Pham Duy is doubtless the most famous--and prolific--living writer of popular Vietnamese songs. Yet when he goes out in Little Saigon and elsewhere, he is never mobbed and rarely is even approached.
“The Vietnamese never express themselves that way,” he says. “They don’t ask for autographs. They just look silently. . . . They’re very shy, I think, my people.”
Such reticence hardly is a reflection of his popularity. Five decades into his musical career, many of the thousands of songs he has written still are being performed, even by the youngest crop of Vietnamese American singers.
Born in Hanoi, he started as a band singer but before long he had become what he calls a “revolutionary,” writing songs that attacked the French colonial rule of Vietnam. He left after the country was divided in 1954; he later wrote an ambitious song cycle about a voyager who wanders Vietnam, North and South, a work that serves both to explore Vietnam’s ethnic identity and to decry its division.
There were other phases of his long career. He traveled from village to village, collecting folk songs and helping to preserve and popularize them. He wrote Buddhist hymns, children’s songs, popular songs. He studied music in France in the mid-'50s, and during the Vietnam War he traveled several times with his guitar to the United States on concert tours sponsored by the U.S. government.
In many ways, he has been a bridge between traditional Vietnamese music and current pop. “We searched for a new (musical) language,” he says, “which is not entirely Western.” Now 74, with an impressive crop of silver hair, he says he considered retiring from music but continues to write and record occasionally.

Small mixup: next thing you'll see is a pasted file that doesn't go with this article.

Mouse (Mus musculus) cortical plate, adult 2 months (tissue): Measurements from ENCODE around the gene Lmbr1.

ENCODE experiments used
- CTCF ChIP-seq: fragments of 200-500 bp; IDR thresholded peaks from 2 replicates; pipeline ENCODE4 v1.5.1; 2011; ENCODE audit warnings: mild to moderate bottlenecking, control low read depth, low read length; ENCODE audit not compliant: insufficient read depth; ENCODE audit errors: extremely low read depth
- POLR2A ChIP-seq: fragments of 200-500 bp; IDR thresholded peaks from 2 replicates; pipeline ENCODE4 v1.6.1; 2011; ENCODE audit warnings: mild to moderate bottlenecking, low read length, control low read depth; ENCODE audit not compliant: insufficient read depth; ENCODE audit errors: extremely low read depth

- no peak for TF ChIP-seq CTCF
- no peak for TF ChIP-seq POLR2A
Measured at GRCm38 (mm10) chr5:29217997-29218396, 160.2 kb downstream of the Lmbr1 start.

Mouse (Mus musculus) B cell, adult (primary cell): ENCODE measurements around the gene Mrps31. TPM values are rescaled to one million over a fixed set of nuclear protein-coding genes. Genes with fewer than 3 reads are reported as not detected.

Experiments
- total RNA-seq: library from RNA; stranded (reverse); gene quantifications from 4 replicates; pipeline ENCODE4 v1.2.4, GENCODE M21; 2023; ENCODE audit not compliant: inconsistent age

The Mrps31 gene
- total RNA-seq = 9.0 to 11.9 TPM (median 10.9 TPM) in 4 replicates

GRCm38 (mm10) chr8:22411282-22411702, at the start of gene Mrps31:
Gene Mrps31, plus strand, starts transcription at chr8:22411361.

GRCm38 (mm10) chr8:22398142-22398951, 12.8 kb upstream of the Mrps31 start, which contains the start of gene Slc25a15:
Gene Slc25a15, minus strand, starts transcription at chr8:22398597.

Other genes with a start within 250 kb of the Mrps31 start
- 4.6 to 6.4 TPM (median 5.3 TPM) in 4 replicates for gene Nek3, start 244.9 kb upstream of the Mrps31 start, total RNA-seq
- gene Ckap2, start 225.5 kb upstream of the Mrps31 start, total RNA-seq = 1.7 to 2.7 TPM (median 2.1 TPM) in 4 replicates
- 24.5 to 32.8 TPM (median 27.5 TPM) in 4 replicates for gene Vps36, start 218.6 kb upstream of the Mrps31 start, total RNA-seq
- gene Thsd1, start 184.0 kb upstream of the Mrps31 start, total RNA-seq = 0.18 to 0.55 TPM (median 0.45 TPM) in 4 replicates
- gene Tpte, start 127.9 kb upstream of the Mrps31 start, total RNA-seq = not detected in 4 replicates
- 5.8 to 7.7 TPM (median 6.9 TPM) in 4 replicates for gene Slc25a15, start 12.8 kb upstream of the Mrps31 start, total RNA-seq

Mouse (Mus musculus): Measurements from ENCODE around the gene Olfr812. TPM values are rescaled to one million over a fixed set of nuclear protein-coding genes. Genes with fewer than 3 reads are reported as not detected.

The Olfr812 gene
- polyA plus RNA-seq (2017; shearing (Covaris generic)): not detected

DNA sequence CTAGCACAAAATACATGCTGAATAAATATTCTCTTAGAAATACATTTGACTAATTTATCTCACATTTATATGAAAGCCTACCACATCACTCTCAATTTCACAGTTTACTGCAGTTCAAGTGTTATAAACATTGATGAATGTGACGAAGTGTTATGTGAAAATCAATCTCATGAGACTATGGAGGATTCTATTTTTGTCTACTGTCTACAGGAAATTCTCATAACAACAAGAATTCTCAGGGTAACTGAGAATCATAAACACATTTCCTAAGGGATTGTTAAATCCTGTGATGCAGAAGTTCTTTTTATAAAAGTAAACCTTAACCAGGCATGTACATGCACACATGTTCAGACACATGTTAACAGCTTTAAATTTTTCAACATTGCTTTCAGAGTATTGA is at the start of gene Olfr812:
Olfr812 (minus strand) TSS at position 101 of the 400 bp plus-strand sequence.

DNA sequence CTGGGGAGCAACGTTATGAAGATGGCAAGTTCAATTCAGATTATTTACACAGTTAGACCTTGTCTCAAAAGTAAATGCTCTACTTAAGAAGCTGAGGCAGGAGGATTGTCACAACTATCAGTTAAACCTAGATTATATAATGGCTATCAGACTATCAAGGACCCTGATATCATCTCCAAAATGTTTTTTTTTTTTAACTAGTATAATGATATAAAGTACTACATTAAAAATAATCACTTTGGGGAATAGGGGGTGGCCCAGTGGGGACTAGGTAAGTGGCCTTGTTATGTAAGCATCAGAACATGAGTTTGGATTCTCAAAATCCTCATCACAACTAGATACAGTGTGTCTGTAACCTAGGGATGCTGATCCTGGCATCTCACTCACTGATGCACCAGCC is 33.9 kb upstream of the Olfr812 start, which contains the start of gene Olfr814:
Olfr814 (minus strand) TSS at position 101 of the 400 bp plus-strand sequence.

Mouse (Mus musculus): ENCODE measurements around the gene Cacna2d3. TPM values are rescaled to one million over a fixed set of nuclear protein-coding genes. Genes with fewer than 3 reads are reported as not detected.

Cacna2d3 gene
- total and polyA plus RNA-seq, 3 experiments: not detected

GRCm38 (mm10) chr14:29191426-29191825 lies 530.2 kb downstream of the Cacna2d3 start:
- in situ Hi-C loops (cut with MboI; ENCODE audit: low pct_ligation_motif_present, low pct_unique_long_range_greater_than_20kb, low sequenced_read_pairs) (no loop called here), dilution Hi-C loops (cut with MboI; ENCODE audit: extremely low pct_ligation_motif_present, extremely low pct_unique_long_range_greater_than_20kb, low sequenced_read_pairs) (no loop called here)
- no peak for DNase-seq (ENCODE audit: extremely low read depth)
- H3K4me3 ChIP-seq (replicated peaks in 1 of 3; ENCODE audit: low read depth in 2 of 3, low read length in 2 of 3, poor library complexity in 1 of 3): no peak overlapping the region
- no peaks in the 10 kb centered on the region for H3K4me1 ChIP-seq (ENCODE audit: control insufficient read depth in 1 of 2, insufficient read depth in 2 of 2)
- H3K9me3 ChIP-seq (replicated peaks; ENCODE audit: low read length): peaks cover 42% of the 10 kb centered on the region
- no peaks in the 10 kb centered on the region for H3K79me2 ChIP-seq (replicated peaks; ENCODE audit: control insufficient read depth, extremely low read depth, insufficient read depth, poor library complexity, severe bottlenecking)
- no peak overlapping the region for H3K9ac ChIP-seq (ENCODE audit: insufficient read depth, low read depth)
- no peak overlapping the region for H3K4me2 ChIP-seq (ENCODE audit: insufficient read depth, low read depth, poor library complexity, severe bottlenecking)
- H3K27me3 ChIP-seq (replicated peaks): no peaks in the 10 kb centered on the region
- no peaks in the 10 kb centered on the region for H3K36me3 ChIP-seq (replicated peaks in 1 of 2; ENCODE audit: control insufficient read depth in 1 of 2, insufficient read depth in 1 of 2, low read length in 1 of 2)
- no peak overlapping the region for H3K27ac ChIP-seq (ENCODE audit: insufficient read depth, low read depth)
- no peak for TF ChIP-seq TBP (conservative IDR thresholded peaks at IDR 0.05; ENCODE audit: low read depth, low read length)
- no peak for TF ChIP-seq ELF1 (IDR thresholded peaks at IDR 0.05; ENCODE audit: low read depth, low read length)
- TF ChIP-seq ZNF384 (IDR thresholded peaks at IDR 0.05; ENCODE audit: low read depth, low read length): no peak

“I don’t want to push myself. I am very free to enjoy my life,” he says. His days are “sometimes very lazy, sometimes very busy.”
His music has taken yet another course recently, with works that are primarily symphonic. Also, in the past “everything I sang was about Vietnam, about the fate of Vietnamese people, about war, about peace.” Now, “the work is more spiritual,” reflecting his Zen Buddhist beliefs.
He also writes books and is completing the fourth volume of his autobiography (the first three already have been published in Vietnamese). Ready for the presses is his first work in English, which tells the story of Vietnam in the last 50 years through the lyrics of his songs. The collection is meant primarily for second-generation Vietnamese whom, he fears, have lost touch with their culture.
“I want the second generation to know about what happened to Vietnam,” he says. “I think they should know about Vietnam.”
His work does span a remarkable and tragic slice of history. “I am a son of this century,” he says.
In his scrapbooks, yellowing clips from U.S. newspapers describe his ‘60s concerts and TV appearances, painting him as a troubadour in the Bob Dylan mold. After his emigration to the United States in 1975, he wrote songs that addressed the situation of refugees around the world, and nostalgia-tinged ballads about the Vietnam that was.
Although he enjoys his new home, a quiet neighborhood in a pocket of unincorporated Orange County land, he still misses his old one.
He says his legacy is a simple one, despite his ever-changing career. “Life is struggle, life is love. Pham Duy music is like a stream of love, becoming a river of love. . . . I am proud that all my life I sing about love.”